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Nanotechnology is the manipulation of matter on a near-atomic scale to produce new structures, materials and devices. The technology promises scientific advancement in many sectors such as medicine, consumer products, energy, materials and manufacturing. Nanotechnology refers to engineered structures, devices, and systems. Nanomaterials have a length scale between 1 and 100 nanometers. At this size, materials begin to exhibit unique properties that affect physical, chemical, and biological behavior. Researching, developing, and utilizing these properties is at the heart of new technology.

Worker Risks

Workers within nanotechnology-related industries may experience exposure to uniquely engineered materials. This includes novel sizes, shapes, and physical and chemical properties. Occupational health risks associated with manufacturing and using nanomaterials are not yet clearly understood. Minimal information is currently available on dominant exposure routes, potential exposure levels, and material toxicity of nanomaterials.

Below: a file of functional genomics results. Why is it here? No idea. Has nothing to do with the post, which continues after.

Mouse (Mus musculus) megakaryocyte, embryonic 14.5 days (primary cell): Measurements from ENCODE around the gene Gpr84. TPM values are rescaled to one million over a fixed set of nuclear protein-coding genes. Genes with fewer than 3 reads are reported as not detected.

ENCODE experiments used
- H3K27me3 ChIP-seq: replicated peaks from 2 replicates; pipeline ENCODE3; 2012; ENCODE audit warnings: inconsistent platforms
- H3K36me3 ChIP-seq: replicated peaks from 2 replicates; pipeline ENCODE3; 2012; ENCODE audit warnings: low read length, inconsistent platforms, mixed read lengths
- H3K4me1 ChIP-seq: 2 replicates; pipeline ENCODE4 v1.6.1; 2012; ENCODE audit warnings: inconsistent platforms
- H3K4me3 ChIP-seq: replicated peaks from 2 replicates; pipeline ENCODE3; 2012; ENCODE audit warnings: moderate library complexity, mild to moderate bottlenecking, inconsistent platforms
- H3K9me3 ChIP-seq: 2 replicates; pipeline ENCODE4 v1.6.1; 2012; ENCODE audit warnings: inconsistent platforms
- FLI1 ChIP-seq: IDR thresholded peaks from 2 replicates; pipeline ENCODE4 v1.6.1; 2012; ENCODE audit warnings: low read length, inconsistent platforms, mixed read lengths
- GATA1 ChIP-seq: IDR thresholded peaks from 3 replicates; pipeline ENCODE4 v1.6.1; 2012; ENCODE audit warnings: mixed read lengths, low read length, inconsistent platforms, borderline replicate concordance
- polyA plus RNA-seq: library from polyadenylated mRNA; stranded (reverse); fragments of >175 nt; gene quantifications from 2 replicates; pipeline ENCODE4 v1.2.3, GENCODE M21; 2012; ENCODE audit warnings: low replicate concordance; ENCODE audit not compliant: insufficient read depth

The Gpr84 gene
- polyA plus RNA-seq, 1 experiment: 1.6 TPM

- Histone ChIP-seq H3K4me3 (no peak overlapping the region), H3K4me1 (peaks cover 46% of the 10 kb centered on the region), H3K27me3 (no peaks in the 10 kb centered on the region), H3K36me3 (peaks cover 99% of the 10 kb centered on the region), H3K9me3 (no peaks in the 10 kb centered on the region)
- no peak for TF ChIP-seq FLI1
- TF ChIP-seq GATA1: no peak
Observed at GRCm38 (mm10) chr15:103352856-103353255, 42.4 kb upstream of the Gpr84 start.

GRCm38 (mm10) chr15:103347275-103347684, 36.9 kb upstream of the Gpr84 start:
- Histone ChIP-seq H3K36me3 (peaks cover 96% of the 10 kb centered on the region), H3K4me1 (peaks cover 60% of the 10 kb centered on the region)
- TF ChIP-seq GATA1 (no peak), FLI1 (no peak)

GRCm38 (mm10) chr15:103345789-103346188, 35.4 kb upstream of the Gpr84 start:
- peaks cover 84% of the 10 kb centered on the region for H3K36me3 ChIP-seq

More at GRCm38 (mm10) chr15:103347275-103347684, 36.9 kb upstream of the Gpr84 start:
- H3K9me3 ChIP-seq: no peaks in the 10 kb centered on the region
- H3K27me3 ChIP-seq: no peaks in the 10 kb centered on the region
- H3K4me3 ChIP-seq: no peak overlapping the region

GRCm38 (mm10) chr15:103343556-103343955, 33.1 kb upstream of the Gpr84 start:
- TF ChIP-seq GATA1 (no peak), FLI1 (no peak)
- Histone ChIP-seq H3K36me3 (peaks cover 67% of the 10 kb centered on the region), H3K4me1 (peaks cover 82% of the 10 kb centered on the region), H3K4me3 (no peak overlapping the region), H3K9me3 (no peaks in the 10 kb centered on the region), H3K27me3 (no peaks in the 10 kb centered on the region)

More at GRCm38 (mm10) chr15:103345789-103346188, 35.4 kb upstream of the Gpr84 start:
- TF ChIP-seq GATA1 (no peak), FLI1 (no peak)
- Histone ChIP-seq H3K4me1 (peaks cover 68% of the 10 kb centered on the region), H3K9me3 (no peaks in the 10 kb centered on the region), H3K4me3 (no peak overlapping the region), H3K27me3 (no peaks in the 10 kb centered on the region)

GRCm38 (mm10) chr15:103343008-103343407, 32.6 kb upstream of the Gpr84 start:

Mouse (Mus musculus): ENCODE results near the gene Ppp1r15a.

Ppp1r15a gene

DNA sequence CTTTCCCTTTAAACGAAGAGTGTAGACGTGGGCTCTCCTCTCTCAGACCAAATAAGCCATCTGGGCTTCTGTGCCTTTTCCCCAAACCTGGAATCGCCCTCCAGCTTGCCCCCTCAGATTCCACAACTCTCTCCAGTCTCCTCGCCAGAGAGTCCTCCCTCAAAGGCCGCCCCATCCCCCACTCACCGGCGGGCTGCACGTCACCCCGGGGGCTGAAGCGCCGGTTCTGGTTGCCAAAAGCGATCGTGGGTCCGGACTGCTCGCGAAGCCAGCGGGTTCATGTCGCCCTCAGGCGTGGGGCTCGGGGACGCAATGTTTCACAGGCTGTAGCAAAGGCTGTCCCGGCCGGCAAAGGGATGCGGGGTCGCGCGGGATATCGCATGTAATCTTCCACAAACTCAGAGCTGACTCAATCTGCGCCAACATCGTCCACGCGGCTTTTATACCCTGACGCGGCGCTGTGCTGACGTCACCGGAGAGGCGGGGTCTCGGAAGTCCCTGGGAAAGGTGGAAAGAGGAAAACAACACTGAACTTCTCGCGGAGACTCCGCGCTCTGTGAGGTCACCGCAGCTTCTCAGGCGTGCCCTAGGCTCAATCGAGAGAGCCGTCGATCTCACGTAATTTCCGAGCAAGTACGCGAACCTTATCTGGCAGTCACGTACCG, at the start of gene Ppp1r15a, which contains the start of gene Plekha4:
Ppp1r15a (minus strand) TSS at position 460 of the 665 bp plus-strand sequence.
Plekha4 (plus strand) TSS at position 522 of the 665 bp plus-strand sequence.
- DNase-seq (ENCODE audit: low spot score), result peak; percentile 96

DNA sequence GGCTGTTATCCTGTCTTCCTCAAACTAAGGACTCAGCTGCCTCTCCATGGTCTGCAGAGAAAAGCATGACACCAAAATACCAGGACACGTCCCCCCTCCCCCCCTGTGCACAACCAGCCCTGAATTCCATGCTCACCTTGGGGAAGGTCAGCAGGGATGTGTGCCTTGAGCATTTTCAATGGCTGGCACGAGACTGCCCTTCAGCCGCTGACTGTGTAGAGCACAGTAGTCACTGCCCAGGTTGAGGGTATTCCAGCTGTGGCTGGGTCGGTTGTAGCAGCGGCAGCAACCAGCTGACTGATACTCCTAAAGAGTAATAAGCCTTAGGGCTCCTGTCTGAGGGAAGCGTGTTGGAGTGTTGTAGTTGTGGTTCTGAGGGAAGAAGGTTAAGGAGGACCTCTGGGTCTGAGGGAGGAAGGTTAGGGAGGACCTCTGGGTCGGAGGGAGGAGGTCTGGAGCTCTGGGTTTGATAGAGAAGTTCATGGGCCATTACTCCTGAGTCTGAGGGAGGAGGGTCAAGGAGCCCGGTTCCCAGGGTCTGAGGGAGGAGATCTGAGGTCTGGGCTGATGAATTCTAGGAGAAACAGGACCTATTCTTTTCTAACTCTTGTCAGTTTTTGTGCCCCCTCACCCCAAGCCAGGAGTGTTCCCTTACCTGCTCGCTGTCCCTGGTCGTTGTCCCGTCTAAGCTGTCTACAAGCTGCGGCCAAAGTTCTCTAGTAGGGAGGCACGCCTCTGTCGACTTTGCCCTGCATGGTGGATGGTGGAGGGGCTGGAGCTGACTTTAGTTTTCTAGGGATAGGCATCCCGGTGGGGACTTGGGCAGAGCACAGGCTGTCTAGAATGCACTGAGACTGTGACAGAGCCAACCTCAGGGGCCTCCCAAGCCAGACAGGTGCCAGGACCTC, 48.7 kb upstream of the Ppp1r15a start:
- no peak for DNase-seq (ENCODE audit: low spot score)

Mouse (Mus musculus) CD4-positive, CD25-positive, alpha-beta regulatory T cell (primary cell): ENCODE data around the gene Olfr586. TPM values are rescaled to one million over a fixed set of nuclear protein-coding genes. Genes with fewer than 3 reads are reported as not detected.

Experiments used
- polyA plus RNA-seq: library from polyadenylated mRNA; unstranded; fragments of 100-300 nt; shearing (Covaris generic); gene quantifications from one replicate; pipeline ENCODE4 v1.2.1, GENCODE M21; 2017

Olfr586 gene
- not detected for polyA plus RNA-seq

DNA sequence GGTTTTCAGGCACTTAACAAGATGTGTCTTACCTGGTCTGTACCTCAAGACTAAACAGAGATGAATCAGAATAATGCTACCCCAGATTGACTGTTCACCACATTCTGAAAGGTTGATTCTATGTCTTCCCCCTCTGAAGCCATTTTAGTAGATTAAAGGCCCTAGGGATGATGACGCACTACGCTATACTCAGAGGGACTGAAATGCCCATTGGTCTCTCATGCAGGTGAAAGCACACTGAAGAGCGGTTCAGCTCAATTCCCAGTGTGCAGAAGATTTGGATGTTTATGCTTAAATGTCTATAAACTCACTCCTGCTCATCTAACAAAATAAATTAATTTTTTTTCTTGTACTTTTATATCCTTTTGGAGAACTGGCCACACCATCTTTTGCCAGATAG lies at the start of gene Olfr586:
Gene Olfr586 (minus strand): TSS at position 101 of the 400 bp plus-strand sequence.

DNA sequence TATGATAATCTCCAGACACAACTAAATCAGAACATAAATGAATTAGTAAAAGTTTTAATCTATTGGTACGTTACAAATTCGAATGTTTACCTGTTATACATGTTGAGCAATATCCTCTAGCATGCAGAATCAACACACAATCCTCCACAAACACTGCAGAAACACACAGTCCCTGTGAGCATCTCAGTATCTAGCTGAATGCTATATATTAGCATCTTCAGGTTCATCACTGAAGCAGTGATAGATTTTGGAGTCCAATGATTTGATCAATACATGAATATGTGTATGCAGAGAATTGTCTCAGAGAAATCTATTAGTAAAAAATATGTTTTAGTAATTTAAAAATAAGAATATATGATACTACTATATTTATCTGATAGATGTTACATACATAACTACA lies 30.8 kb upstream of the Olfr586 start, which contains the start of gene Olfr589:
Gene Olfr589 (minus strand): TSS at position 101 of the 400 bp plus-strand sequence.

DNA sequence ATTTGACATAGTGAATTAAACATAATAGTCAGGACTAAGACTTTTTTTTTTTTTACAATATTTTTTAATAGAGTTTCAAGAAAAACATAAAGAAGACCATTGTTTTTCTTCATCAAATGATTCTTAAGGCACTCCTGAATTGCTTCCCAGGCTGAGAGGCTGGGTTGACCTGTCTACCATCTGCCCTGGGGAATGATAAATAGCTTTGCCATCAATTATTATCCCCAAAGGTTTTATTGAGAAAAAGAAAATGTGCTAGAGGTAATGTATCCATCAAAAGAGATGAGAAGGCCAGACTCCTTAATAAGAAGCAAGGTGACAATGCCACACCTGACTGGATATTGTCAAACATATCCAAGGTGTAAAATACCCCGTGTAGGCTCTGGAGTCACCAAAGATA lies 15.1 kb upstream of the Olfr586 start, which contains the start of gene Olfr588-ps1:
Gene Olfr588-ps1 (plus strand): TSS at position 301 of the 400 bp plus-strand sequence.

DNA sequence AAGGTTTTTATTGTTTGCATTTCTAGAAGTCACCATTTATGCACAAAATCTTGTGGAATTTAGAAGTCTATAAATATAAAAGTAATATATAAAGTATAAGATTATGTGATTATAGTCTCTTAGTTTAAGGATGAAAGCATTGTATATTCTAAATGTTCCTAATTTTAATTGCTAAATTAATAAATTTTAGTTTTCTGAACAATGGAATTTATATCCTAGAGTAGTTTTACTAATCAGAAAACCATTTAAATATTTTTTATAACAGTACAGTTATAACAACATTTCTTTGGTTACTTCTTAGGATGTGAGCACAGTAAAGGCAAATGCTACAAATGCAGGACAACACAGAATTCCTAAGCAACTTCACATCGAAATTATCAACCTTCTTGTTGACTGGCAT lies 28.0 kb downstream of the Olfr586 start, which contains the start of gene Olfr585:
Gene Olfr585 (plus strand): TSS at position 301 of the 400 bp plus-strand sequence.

Current Research

Studies have indicated that low solubility nanoparticles are more toxic than larger particles on a mass for mass basis. Particle surface area and surface chemistry are strong indicators for observed responses in cell cultures and animals. Studies suggests that some nanoparticles can move from the respiratory system to other organs. Research is continuing to understand how these unique properties may lead to specific health effects.

The NIOSH Effort

NIOSH leads the federal government health and safety initiative for nanotechnology. The NIOSH Nanotechnology Research Center (NTRC), established in 2004, coordinates research and activities.

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Page last reviewed: March 27, 2020